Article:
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Agbimuddin mystery: Is he in Sabah or Tawi-Tawi?


02:52 AM July 2nd, 2013

July 2nd, 2013 02:52 AM

Rajah Muda Agbimuddin Kiram. INQUIRER FILE PHOTO

LAHAD DATU, Sabah—The whereabouts of the 72-year-old Agbimuddin Kiram who led the armed Sulu intrusion into Tanduo village here in February remain a mystery.

Agbimuddin, the younger brother of Sulu Sultan Jamalul Kiram, disappeared without a trace after he “fled” Lahad Datu on March 11 as Malaysian security forces recaptured Tanduo in a massive police and military offensive.

Security forces are certain that he fled to an island in Tawi-Tawi province in southern Philippines close to Sabah, but family members insist he is in Lahad Datu waging a guerrilla war.

Tawi-Tawi officials believe that Agbimuddin is with a network of sympathizers and has kept a low profile to avoid being detained by the government, which has ordered his arrest for waging a war with a foreign country.

It has also been speculated that Agbimuddin, a former assistant district officer of Kudat, Sabah, in the early 1970s, was killed by his bodyguard in Tanduo and buried in an unmarked grave sometime after the Malaysian air and ground offensive to flush out the Sulu intruders began on March 5.

Still alive

In an interview with The Star newspaper of Malaysia, Sabah Police Commissioner Hamza Taib said the police believed Agbimuddin was still alive and was hiding in an island in his home country.

“Agbimuddin is definitely not in Lahad Datu. They can fly kites if they want to keep insisting that Agbimuddin is in Lahad Datu, hiding and moving from one place to another,” Hamza said when asked about the persistent claims by the Sulu sultanate’s spokesman, Abraham Idjirani, that Agbimuddin is still in Sabah fighting a guerrilla war.

But Hamza did not rule out the possibility that Agbimuddin was still planning to wage a guerrilla war against Sabah.

Hamza said he suspected that Agbimuddin’s family members were insisting that he was still in Sabah because he had made many promises (before the intrusion) to his followers, who were now dead or facing criminal charges in Malaysia.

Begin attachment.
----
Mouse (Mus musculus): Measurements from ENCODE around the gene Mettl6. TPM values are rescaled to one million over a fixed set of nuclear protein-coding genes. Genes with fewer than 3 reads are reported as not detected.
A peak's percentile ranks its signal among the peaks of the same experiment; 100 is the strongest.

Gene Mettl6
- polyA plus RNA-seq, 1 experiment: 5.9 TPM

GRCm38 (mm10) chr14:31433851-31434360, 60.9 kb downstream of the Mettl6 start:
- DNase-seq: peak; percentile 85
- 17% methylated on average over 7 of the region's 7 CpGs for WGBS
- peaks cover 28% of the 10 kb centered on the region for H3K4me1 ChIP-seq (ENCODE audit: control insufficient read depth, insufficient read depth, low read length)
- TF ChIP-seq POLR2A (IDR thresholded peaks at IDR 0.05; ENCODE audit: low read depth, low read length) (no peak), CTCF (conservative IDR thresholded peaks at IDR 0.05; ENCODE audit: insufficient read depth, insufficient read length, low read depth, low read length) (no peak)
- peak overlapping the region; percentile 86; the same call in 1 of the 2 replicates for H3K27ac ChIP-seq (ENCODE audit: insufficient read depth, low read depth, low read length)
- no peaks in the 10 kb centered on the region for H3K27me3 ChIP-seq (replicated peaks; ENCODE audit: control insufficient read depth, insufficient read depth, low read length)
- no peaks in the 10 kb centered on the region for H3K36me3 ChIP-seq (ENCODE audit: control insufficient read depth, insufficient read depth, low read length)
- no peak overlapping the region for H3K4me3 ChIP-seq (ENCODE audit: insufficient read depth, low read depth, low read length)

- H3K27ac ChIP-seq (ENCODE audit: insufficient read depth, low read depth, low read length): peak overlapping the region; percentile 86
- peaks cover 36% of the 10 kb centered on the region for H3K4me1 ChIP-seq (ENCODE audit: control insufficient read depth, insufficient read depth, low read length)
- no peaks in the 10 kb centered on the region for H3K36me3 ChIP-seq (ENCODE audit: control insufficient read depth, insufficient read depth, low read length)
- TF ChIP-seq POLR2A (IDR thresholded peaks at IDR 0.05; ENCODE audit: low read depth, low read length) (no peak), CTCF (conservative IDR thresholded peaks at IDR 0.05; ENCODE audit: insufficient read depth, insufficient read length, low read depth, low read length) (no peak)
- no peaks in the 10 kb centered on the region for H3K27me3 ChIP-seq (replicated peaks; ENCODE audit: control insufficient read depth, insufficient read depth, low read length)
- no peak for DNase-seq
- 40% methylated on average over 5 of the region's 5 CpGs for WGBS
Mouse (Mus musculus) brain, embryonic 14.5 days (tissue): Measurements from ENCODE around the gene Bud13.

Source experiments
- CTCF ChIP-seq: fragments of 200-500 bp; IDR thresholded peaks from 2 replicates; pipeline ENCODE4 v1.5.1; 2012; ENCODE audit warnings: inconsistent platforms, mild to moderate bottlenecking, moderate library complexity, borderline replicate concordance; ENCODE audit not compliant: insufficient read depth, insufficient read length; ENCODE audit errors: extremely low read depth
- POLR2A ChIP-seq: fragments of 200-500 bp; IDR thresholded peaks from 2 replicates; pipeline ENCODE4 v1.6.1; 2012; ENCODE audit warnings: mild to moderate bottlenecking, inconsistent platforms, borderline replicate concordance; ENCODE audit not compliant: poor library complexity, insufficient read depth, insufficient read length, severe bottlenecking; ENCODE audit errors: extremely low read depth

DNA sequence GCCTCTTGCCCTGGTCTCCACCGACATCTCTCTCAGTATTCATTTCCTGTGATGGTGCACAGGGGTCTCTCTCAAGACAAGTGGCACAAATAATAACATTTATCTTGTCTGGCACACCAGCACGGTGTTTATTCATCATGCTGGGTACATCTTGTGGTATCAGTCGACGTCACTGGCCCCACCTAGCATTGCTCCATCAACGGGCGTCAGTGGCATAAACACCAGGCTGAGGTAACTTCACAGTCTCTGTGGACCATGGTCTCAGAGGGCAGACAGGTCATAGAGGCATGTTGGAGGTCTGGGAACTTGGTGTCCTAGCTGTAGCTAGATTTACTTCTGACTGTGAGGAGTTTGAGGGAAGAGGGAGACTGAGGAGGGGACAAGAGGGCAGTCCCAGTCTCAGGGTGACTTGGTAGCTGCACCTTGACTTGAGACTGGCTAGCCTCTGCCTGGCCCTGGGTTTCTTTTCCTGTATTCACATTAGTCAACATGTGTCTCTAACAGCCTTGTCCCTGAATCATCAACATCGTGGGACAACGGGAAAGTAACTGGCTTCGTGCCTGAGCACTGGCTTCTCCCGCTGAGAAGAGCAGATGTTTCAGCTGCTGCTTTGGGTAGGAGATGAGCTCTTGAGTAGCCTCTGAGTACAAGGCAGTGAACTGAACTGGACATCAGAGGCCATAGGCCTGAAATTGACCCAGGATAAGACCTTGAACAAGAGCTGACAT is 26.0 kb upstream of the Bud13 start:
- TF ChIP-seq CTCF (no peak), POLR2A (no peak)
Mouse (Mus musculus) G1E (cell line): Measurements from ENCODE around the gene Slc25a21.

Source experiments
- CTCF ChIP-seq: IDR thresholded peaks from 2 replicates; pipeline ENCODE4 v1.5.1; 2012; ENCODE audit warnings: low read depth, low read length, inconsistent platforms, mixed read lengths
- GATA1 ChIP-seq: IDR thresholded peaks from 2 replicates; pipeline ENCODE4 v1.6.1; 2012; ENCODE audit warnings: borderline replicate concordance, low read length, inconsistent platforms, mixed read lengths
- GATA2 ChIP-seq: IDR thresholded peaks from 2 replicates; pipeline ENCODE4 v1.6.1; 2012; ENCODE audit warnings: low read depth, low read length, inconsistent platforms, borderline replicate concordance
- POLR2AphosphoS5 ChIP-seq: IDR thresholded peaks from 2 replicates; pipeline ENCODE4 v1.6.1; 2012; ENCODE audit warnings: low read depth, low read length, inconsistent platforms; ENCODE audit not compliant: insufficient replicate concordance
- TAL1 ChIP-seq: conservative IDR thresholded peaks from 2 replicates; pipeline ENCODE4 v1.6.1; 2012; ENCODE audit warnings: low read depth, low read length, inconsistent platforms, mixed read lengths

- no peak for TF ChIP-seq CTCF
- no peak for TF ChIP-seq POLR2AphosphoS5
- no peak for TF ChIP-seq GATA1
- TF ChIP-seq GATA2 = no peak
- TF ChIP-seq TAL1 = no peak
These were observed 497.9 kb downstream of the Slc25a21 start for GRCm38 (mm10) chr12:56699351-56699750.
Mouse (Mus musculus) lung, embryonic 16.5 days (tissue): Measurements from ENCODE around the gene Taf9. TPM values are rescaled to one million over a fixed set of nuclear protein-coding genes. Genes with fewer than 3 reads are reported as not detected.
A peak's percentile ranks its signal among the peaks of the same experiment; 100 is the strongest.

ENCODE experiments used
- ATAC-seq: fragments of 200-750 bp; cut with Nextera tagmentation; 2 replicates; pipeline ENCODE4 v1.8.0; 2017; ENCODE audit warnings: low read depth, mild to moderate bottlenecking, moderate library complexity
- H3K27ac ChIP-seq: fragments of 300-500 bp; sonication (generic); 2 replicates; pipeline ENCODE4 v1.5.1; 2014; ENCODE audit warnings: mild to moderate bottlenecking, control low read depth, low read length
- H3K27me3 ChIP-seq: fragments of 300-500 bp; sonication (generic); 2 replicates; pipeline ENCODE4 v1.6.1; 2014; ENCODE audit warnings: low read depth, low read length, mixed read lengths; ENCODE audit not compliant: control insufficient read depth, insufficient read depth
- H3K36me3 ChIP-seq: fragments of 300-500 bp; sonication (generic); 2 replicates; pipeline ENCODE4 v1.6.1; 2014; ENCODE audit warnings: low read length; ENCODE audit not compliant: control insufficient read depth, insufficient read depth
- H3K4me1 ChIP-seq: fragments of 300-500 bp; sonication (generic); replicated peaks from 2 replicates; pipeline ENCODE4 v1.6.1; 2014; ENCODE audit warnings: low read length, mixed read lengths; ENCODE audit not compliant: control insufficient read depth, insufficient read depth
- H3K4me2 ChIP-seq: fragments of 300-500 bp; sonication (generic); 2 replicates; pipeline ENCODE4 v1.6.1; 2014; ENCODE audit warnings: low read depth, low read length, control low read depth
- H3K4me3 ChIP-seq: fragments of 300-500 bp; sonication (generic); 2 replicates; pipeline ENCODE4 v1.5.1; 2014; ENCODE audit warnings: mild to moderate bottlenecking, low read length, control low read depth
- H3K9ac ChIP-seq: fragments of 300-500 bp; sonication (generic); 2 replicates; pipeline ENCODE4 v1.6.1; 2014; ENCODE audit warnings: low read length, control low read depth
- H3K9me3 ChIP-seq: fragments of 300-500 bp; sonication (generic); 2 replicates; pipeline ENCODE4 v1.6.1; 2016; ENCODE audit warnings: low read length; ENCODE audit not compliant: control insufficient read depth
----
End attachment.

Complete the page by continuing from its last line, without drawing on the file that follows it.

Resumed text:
“So to prevent him from being killed (in Philippines), they have to say that Agbimuddin is in Lahad Datu and still fighting,” he said, adding there had been no clashes between followers of the Sulu sultanate and security forces in Sabah since the intrusion was put down in early April.

Tanduo has since been closed to the public, with a security base set up at the seaside village and the state government working to relocate more than 20 local families in the area.

Agbimuddin and about 200 followers of the sultan of Sulu crossed the Sulu Sea from Tawi-Tawi in early February to reclaim Sabah, the Sulu sultanate’s ancestral land.

Hiding in forest

In a telephone interview with The Star in Manila, Idjirani, who is the brother-in-law of Agbimuddin, insisted that Agbimuddin was still “somewhere in Lahad Datu” waging a guerrilla war against Sabah.

Idjirani, however, did not know the exact location of his brother-in-law.

“I know that he is hiding in a forest and has adopted guerrilla tactics and is moving from one place to another around Tanduo,” he said.

Idjirani claimed that he frequently spoke to Agbimuddin.

“In fact, I spoke to him two days ago. He called us and told us that there was an encounter between the Royal Sulu Army and the Malaysian security forces in Mile 9 in Lahad Datu on June 16 and Labian on June 18,” he said.

Idjirani said he believed that Malaysian security forces could not locate Agbimuddin because he was no longer using his cell phone.

“He is no longer using his cell phone, unlike in March (during the aerial bombings). He realized that using his cell phone would lead to detection,” Idjirani said.

He said Agbimuddin and his followers were seasoned fighters.

“Even though the Malaysian forces have more firepower they cannot defeat them,” Idjirani said, adding that the Malaysian security forces were careful not to engage the Sulu group in direct confrontations.

35 arrested

Thirty-five followers of Agbimuddin were arrested by Philippine  authorities after they returned from Lahad Datu, and recently the National Bureau of Investigation recommended various criminal charges—including waging war with a foreign country—be brought against Agbimuddin and his followers who entered Tanduo between Feb 9 and 12.

Seventy-three fighters from Agbimuddin’s group were killed (59 bodies have been recovered) in the nearly eight-week armed showdown with Malaysian security forces.

Malaysian police have arrested 184 people and charged 31 with various criminal offenses, including waging war against the Malaysian king. Their cases are now in court.

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